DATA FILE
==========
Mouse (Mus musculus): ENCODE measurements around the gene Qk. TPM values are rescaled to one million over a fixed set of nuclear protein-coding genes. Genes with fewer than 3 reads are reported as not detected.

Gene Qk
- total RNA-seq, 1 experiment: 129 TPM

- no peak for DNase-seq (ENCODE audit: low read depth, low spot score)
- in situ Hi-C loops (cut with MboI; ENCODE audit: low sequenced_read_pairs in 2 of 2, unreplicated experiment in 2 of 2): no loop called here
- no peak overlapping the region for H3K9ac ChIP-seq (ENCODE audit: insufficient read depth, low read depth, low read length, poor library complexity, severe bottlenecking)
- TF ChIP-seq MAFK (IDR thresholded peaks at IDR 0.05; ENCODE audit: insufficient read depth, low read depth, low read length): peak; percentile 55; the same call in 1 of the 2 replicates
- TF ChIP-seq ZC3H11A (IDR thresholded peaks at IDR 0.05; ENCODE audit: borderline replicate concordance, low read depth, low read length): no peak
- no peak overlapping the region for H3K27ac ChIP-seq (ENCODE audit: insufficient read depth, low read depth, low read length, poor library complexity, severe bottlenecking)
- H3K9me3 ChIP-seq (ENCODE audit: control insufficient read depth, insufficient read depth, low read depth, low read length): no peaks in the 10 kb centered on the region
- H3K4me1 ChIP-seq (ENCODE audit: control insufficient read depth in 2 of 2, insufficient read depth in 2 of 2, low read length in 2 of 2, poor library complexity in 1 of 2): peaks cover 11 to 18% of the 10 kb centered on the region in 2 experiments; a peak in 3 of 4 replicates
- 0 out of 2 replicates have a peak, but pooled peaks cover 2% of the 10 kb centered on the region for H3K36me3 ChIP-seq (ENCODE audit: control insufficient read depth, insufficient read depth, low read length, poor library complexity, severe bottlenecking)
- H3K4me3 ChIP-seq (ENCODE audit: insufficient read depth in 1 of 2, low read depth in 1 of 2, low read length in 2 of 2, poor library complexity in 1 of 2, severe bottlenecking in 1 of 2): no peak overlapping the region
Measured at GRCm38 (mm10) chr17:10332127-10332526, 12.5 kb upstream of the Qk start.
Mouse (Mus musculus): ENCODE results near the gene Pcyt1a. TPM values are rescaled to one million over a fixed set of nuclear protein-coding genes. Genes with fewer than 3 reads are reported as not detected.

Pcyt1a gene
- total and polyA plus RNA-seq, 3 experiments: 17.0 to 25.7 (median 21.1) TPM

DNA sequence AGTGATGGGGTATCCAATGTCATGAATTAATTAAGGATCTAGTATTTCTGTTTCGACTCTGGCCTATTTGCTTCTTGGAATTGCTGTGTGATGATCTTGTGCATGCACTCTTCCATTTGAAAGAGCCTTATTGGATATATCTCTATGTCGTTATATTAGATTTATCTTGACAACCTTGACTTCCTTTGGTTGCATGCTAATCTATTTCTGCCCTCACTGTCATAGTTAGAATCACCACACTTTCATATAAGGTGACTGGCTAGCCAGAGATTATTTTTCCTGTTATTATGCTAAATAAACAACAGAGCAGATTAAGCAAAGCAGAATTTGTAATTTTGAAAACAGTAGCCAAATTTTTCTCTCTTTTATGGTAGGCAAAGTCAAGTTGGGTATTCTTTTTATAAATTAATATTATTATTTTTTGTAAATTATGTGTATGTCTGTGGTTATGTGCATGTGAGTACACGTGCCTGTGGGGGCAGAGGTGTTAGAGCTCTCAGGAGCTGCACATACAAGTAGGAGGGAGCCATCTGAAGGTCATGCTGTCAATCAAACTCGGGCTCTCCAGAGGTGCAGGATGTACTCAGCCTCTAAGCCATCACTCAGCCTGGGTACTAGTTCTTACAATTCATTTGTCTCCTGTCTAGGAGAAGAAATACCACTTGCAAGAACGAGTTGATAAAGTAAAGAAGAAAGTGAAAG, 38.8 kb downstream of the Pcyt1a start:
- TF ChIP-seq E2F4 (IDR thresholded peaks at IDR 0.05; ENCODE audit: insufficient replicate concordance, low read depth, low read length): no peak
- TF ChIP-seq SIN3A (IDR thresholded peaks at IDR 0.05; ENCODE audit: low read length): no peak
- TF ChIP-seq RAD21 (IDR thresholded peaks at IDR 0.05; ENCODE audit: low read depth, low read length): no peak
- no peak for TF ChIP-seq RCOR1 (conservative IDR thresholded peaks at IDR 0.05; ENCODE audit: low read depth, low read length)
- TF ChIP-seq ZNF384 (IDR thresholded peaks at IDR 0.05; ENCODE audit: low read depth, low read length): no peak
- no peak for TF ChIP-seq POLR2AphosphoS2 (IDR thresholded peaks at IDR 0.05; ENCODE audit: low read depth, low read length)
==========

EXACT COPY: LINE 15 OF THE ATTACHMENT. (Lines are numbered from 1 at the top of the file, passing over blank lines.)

Mouse (Mus musculus): ENCODE results near the gene Pcyt1a. TPM values are rescaled to one million over a fixed set of nuclear protein-coding genes. Genes with fewer than 3 reads are reported as not detected.